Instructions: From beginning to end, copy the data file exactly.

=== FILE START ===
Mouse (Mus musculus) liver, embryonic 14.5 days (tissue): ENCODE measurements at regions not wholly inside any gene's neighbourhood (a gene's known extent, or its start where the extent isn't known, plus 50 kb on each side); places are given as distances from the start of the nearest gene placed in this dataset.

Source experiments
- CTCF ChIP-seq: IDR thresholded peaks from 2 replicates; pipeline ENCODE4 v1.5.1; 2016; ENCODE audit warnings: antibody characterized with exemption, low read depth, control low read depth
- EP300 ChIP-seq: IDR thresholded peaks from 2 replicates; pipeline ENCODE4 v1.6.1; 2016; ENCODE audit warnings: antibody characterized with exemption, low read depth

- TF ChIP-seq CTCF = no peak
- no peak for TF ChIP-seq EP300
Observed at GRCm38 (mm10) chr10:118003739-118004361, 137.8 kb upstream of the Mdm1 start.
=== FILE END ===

Mouse (Mus musculus) liver, embryonic 14.5 days (tissue): ENCODE measurements at regions not wholly inside any gene's neighbourhood (a gene's known extent, or its start where the extent isn't known, plus 50 kb on each side); places are given as distances from the start of the nearest gene placed in this dataset.

Source experiments
- CTCF ChIP-seq: IDR thresholded peaks from 2 replicates; pipeline ENCODE4 v1.5.1; 2016; ENCODE audit warnings: antibody characterized with exemption, low read depth, control low read depth
- EP300 ChIP-seq: IDR thresholded peaks from 2 replicates; pipeline ENCODE4 v1.6.1; 2016; ENCODE audit warnings: antibody characterized with exemption, low read depth

- TF ChIP-seq CTCF = no peak
- no peak for TF ChIP-seq EP300
Observed at GRCm38 (mm10) chr10:118003739-118004361, 137.8 kb upstream of the Mdm1 start.